Extended Data Fig. 2 Genotypes and phenotypes of pag1-2 mutants.

a, three artificial miRNAs (pag1-2-a, -b, and -c) specifically target PAG1. The sequence alignment of the artificial miRNAs (red) and their complementary sequences (blue). b, pag1-2-a and pag1-2-b lines have the same phenotype as pag1-2-c, which refers to pag1-2 thereafter (Scale bars, 0.5 cm); c, sRNA blot analysis of artificial miRNA accumulation in pag1-2 transgenic lines (top). U6 is a loading control and qRT-PCR analysis of PAG1 transcript in pag1-2 relative to Col-0 (bottom). Data are presented as mean ± SD, n = 3 biologically independent replicates. The asterisk (*) indicates the significance between mutants and Col-0 control (*P < 0.05; unpaired, two-tailed Student’s t-test). d, the knockdown lines overexpressing artificial miRNA targeting PAG1 showed normal flowering time. The experiment was independently repeated at least three times with similar results. e, severely retarded root growth of pag1-2. Data are presented as mean ± SD, n = 16 biologically independent samples. The asterisk (*) indicates the significance between mutants and Col-0 control (***P < 0.001; unpaired, two-tailed Student’s t-test). Source data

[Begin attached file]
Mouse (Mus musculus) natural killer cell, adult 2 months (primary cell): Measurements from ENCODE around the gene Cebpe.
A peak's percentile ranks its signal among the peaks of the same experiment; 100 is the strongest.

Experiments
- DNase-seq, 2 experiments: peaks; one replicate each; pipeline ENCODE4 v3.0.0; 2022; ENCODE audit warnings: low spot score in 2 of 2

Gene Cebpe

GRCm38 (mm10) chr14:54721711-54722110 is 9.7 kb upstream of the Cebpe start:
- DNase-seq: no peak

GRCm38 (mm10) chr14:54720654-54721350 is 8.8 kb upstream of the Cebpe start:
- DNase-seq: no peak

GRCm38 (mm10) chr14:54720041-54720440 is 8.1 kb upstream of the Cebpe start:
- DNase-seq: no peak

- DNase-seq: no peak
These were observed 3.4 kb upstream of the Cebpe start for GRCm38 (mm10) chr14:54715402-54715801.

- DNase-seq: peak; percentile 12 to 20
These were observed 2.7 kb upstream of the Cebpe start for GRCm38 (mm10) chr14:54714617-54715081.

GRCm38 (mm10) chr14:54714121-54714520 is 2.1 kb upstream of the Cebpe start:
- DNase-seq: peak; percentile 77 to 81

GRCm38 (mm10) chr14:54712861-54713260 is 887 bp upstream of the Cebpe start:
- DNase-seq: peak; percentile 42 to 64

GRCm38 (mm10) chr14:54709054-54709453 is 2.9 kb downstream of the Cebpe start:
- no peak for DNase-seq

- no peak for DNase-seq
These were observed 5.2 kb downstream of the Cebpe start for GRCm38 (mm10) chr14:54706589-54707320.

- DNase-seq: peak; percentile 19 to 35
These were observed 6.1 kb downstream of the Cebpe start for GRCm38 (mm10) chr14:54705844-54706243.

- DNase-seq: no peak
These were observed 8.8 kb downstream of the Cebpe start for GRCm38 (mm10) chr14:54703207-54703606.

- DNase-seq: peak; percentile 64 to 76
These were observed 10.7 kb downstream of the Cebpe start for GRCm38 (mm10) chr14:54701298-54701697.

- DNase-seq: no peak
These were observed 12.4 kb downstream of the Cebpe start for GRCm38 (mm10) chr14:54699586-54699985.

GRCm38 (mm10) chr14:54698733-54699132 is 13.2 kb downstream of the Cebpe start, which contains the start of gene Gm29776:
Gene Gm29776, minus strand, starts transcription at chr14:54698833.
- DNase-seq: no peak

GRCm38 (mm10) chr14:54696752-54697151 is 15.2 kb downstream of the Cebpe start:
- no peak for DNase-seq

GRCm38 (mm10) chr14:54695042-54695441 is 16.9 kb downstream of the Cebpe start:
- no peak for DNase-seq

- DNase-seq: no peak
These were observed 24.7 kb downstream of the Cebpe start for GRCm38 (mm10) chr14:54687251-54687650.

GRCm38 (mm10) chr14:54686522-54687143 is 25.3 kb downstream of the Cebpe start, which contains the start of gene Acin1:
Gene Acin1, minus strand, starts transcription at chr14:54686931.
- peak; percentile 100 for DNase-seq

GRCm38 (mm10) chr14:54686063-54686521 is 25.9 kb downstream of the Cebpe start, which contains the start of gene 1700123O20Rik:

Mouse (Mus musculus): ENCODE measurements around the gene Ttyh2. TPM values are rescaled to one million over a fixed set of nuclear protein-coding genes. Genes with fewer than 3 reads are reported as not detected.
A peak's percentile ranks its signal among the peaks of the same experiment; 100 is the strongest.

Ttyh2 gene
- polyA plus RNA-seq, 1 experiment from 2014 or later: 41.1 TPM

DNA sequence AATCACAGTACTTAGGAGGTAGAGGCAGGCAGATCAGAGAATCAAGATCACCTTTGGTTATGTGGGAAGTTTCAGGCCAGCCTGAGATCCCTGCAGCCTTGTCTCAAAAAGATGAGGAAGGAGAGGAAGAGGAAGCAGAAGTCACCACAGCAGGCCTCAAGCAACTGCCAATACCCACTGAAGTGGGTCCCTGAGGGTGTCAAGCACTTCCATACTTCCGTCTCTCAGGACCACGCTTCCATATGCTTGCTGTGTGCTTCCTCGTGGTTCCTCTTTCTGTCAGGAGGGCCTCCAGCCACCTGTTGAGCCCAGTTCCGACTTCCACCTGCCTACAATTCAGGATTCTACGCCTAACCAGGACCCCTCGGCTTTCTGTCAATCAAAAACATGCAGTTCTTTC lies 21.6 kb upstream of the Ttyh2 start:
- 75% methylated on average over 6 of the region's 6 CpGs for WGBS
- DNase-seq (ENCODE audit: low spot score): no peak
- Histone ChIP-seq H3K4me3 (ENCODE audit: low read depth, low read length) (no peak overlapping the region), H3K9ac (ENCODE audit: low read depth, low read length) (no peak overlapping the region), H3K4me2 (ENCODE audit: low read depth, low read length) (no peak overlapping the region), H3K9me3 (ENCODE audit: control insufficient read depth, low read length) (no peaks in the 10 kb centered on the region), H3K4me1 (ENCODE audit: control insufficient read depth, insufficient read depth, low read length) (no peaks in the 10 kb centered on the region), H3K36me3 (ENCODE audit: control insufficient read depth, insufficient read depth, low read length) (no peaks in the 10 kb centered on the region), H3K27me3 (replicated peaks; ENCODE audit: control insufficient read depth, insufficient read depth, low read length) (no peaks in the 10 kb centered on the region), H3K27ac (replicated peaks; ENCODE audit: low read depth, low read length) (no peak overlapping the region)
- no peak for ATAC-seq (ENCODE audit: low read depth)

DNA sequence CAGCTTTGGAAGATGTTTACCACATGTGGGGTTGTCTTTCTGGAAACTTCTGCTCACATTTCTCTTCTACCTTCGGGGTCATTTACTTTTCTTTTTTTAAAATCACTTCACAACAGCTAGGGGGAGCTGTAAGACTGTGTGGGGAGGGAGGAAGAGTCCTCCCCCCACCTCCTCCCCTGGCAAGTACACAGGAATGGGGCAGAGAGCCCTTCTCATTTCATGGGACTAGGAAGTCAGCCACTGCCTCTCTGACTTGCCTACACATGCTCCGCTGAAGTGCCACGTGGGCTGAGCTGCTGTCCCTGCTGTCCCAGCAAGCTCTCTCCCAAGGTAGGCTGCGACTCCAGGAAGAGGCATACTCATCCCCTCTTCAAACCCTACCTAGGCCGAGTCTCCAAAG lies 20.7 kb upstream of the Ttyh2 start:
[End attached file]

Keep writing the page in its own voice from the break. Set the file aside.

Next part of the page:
Extended Data Fig. 3 RNA-seq analysis of se-2, pag1-2 and apc8-1.

a, numbers of differentially expressed genes in pag1-2 and se-2 mutants compared to Col-0. Also see in Supplementary Table 2 and 3. b, c, the number of reads (RNA-seq reads per million) of PAG1 (b) and SE (c) recovered from RNA-seq analysis of Col-0 and indicated mutants from three biological replicates. The asterisk (*) indicates the significance between mutants and Col-0 control (**P = 0.00304; unpaired, two-tailed Student’s t-test). d, overlapping of upregulated and downregulated genes between apc8-1 and se-2 mutants. e, comparative analysis shows significant overlapping between SE binding loci and PAG1-regulated genes. The data were derived from three biological replicates.

Extended Data Fig. 4 In vitro cell-free and in vivo SE-decay assays.

a, western blot analysis of SE protein in three-week-old pag1-2 mutants with different severities using an anti-SE antibody. Actin serves as a loading control. bd, additional repeats for in vitro cell-free (b, c) and in vivo (d) SE-decay assays. Western blot analysis of SE protein was conducted with an anti-SE antibody. Actin is a loading control. In (d), the numbers below the gels indicated the relative mean signals of SE protein in different time points that were sequentially normalized to that of SE and actin at time 0 where the value was arbitrarily assigned a value of 1. The experiments were independently repeated twice (d) or three times (a, b and c) with similar results. Source data